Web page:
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Nonsense but not missense mutations can decrease the abundance of nuclear mRNA for the mouse major urinary protein, while both types of mutations can facilitate exon skipping.

Authors
Type
Published Article
Journal
Molecular and cellular biology
Publication Date
Volume
14
Issue
9
Pages
6326–6336
Identifiers
PMID: 8065364
Source
Medline
License
Unknown

Abstract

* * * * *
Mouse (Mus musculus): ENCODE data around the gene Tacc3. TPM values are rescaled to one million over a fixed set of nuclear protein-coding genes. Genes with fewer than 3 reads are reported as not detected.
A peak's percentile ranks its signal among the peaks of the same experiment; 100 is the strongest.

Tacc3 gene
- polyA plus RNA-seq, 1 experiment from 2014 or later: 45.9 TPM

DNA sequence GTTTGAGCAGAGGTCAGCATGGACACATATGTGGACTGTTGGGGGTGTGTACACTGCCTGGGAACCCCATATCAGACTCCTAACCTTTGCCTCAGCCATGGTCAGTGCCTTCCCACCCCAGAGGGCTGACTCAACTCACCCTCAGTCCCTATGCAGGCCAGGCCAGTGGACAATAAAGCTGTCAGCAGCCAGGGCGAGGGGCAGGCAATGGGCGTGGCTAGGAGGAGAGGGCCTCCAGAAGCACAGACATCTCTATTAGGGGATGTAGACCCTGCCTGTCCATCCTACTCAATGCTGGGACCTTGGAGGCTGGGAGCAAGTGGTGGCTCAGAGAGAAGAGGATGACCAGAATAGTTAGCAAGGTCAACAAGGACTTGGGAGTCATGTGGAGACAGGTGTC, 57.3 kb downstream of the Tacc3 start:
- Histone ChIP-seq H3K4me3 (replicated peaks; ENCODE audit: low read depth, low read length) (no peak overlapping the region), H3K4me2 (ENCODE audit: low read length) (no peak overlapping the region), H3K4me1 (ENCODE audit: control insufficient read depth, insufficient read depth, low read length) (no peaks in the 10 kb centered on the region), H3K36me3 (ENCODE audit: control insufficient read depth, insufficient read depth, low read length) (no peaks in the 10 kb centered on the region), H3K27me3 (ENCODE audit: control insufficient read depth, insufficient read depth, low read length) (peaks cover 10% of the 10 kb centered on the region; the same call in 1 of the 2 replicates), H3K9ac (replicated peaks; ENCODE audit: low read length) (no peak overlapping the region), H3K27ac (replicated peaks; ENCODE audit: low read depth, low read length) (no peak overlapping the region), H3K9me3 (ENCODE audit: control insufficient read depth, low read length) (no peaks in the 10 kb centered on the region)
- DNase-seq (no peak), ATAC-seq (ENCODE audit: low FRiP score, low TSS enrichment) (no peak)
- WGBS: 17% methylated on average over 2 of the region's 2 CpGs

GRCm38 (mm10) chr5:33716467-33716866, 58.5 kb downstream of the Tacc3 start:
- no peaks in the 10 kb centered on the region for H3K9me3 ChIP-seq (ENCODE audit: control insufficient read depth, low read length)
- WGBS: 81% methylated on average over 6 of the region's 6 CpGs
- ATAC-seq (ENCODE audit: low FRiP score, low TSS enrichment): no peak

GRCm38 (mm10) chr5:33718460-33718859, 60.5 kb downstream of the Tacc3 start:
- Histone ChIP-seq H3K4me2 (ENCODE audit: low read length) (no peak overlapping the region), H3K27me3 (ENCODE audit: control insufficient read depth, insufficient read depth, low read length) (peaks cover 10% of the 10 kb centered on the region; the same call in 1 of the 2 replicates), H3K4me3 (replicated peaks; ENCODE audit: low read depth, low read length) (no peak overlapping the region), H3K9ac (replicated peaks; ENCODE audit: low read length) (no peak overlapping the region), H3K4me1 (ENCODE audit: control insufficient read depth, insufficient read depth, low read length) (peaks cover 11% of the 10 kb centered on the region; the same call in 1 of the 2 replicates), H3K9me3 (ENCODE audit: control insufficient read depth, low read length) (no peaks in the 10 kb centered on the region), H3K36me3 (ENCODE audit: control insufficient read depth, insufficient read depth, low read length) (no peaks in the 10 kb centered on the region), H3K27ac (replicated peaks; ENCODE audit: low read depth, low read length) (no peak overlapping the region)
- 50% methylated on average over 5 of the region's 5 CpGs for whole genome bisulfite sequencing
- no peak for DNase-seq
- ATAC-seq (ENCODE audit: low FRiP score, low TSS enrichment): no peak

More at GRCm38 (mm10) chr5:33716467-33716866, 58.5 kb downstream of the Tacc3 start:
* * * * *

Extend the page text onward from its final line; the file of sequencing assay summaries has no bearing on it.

In an effort to understand the mechanisms by which nonsense codons affect RNA metabolism in mammalian cells, nonsense mutations were generated within the gene for the secretory major urinary protein (MUP) of mice. The translation of MUP mRNA normally begins within exon 1 and terminates within exon 6, the penultimate exon. Through the use of Northern (RNA) blot hybridization and assays that couple reverse transcription and PCR, a nonsense mutation within codon 50 of exon 2 or codon 143 of exon 5 was found to reduce the abundance of fully spliced, nuclear MUP mRNA to 10 to 20% of normal without an additional reduction in the abundance of cytoplasmic mRNA. In contrast, a nonsense mutation within codon 172 of exon 5 was found to have no effects on the abundance of MUP mRNA. These findings suggest that a boundary between nonsense mutations that do and do not reduce the abundance of nuclear mRNA exists within the exon preceding the exon that harbors the normal site of translation termination. In this way, the boundary is analogous to the boundary that exists within the penultimate exon of the human gene for the cytosolic enzyme triosephosphate isomerase. Assays for exon skipping, i.e., the removal of an exon as a part of the flanking introns during the process of splicing, reveal that 0.1, 2.0, and 0.1% of MUP mRNA normally lack exon 5, exon 6, and exons 5 plus 6, respectively. Relative to normal, the two nonsense mutations within exon 5 increase the abundance of RNA lacking exon 5 on average 20-fold and increase the abundance of RNA lacking exons 5 plus 6 on average 5-fold. Since only one of these nonsense mutations also reduces the abundance of fully spliced nuclear mRNA to 10 to 20% of normal, the two mechanisms by which a nonsense mutation can alter nuclear RNA metabolism must be distinct. The analysis of missense mutations within codons 143 and 172, some of which retain the nonsense mutation, indicates that the reduction in the abundance of fully spliced nuclear mRNA is dependent upon the premature termination of MUP mRNA translation, whereas skipping is attributable to nonsense mutation-mediated changes in exon 5 structure rather than to the premature termination of translation. The increase in exon 5 skipping by either the nonsense or missense mutations within codon 172 correlates with a decrease in the complementarity of exon 5 to U1 snRNA. This suggests that a 5' splice site may extend as far as 12 nucleotides into the upstream exon, which is, to our knowledge, the largest extension.

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